September 8, 2008 // 3:00 pm
- Many of you wisely noted in our debut trailer for the upcoming PSN game Red Baron Arcade that it looks fun, in spite of its antiquated graphics. After playing a few missions from the downloadable title, I'd have to agree with that assessment.
Red Baron Arcade is true to its namesake: it provides a very arcade aerial combat game, one which is easy to pick up and play. The simplistic nature of the gameplay is part of its appeal, but also limits the depth one may come to expect from a genre like this.
Planes are incredible maneuverable, able to turn at a moment's notice. Obviously, these planes aren't meant to handle like their real-world equivalents. Various evasive tactics, like U-turns and barrel rolls, are done easily with a single press of a button. While this makes it very easy to jump into the game, it also makes everything feel completely unnatural.
While the controls are far from realistic, they do get the job done during the massive dogfights featured in the game. Even the first missions had dozens of enemies to shoot down. Your opponents will go down rather easily, allowing you to dominate the skies. Various power-ups and collectibles are scattered throughout each level, making it easy to restore your health, energy and bombs.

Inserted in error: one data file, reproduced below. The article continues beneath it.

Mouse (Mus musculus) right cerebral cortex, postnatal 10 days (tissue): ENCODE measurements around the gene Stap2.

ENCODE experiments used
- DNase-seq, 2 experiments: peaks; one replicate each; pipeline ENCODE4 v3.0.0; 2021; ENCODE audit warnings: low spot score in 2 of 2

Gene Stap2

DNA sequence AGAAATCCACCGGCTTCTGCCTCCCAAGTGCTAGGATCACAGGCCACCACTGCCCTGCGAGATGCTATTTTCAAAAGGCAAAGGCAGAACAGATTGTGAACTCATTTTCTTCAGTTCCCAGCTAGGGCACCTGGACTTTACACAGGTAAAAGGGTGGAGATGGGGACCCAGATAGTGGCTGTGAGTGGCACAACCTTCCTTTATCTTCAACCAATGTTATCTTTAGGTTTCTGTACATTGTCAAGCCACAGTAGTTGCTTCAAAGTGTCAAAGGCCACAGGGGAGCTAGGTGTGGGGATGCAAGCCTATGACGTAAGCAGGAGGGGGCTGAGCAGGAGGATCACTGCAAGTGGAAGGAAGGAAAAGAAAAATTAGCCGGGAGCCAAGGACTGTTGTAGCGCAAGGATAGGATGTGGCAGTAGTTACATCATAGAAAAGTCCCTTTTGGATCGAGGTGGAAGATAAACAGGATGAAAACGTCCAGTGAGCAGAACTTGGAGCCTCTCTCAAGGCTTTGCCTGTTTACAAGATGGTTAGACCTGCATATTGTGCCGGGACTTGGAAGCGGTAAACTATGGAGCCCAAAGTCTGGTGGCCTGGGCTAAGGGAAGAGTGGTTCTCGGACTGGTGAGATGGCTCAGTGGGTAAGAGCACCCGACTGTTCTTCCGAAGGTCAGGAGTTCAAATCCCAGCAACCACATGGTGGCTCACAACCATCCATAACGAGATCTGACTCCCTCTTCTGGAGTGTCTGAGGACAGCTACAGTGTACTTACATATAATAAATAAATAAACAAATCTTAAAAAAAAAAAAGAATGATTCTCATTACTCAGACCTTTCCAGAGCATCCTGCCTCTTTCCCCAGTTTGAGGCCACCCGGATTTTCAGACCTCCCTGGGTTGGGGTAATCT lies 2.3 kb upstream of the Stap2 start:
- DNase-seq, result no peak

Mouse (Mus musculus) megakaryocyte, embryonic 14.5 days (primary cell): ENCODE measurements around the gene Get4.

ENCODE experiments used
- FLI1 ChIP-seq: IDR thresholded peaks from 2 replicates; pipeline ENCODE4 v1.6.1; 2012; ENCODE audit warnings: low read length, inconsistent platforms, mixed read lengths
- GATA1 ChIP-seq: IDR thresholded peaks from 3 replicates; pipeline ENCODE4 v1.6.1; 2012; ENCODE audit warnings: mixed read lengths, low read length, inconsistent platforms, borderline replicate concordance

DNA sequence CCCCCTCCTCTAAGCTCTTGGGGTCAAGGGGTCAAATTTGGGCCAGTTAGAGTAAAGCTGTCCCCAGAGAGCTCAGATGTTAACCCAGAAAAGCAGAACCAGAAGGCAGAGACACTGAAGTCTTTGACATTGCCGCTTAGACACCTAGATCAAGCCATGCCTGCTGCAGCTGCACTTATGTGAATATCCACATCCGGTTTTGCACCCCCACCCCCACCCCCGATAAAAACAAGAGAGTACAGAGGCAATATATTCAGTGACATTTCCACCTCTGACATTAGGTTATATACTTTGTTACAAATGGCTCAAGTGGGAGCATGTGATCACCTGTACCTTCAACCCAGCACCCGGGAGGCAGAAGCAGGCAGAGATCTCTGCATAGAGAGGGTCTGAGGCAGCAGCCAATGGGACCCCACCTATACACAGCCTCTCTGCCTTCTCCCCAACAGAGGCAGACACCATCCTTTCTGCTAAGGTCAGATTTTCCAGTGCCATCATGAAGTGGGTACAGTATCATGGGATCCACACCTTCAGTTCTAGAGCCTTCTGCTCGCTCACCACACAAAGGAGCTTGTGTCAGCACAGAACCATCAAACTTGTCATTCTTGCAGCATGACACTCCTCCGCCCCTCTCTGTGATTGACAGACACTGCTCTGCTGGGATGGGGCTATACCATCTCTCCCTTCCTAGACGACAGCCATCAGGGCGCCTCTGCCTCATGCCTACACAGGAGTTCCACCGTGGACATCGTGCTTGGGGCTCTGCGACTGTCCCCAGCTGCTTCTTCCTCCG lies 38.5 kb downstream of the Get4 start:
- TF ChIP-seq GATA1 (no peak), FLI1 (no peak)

Anyone that has played an arcade shooter like this knows exactly what to expect out of the missions. You may simply need to take out the requisite number of enemies, or you may need to guard certain points on a map. Later missions promise to get a bit more complicated and challenging, as you need to take out ground troops with your bombs. There are hidden collectibles scattered throughout each level, which encourages players to explore the maps.
While Red Baron Arcade offers the rudimentary fun expected out of a genre like this, we can't ignore the incredibly low production values of the game. When someone glanced myself playing the game, they thought I was playing a Dreamcast game -- and for good reason. Everything about this game screams last generation. However, in spite of the low-tech look, the build we played still couldn't manage a solid framerate, especially when using bombs.
It's also disappointing to note that a few key features are missing. For example, while there is online multiplayer, there is no split-screen multiplayer. This would've been an excellent addition to a game that doesn't appear to be drawing any of the PS3's power. There's also no XMB Trophy support, in spite of the game's built-in medals system. Perhaps a vocal enough outcry from the community will get that patched in, because the various achievements are rather well thought out.
So yes, Red Baron Arcade is fun. In fact, I plan on playing the game to completion. However, it's hard to ignore such low-tech production values, especially when PSN users have been so accustomed to absolutely gorgeous downloadable games as of late. But hey -- at least it's a lot more fun than Lair. Expect to see Red Baron Arcade on the PLAYSTATION Store later this month.